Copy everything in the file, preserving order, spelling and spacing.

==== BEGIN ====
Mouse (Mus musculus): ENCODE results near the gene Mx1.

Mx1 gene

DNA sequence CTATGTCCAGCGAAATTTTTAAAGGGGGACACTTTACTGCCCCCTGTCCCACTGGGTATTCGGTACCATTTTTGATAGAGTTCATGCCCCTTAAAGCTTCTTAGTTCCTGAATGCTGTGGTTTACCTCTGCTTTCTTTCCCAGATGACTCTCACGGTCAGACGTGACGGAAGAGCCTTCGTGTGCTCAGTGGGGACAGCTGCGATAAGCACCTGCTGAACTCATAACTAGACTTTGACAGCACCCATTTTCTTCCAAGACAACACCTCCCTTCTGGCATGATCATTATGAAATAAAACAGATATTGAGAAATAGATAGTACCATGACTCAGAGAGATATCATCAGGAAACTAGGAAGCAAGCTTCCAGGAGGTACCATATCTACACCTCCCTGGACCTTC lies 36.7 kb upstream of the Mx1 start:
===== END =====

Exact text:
Mouse (Mus musculus): ENCODE results near the gene Mx1.

Mx1 gene

DNA sequence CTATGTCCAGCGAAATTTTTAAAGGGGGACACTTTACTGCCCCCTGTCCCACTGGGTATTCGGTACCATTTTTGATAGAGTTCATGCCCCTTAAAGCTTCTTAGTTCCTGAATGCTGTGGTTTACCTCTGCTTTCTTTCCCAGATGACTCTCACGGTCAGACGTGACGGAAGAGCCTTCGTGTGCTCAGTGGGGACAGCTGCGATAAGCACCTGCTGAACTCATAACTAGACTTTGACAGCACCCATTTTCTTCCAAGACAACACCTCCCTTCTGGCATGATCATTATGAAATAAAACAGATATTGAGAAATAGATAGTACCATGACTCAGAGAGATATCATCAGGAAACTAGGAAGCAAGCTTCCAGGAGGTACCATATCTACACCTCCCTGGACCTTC lies 36.7 kb upstream of the Mx1 start: